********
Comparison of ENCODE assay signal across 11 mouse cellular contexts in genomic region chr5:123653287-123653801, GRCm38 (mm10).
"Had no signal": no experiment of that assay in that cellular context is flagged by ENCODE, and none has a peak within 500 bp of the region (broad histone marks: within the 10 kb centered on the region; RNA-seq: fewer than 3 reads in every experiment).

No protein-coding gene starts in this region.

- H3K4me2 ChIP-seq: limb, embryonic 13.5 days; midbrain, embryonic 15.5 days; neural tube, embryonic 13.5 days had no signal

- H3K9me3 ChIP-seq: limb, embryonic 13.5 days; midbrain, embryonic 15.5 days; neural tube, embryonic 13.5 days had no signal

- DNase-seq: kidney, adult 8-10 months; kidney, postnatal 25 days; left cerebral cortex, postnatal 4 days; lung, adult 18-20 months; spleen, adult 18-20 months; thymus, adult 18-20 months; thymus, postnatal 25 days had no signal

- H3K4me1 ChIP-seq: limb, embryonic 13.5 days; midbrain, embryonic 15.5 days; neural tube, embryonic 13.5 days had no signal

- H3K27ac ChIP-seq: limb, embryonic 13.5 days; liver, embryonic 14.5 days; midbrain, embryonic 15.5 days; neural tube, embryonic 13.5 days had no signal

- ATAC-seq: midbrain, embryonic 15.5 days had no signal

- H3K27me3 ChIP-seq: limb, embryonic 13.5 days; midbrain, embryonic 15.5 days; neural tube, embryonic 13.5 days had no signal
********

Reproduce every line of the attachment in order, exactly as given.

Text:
Comparison of ENCODE assay signal across 11 mouse cellular contexts in genomic region chr5:123653287-123653801, GRCm38 (mm10).
"Had no signal": no experiment of that assay in that cellular context is flagged by ENCODE, and none has a peak within 500 bp of the region (broad histone marks: within the 10 kb centered on the region; RNA-seq: fewer than 3 reads in every experiment).

No protein-coding gene starts in this region.

- H3K4me2 ChIP-seq: limb, embryonic 13.5 days; midbrain, embryonic 15.5 days; neural tube, embryonic 13.5 days had no signal

- H3K9me3 ChIP-seq: limb, embryonic 13.5 days; midbrain, embryonic 15.5 days; neural tube, embryonic 13.5 days had no signal

- DNase-seq: kidney, adult 8-10 months; kidney, postnatal 25 days; left cerebral cortex, postnatal 4 days; lung, adult 18-20 months; spleen, adult 18-20 months; thymus, adult 18-20 months; thymus, postnatal 25 days had no signal

- H3K4me1 ChIP-seq: limb, embryonic 13.5 days; midbrain, embryonic 15.5 days; neural tube, embryonic 13.5 days had no signal

- H3K27ac ChIP-seq: limb, embryonic 13.5 days; liver, embryonic 14.5 days; midbrain, embryonic 15.5 days; neural tube, embryonic 13.5 days had no signal

- ATAC-seq: midbrain, embryonic 15.5 days had no signal

- H3K27me3 ChIP-seq: limb, embryonic 13.5 days; midbrain, embryonic 15.5 days; neural tube, embryonic 13.5 days had no signal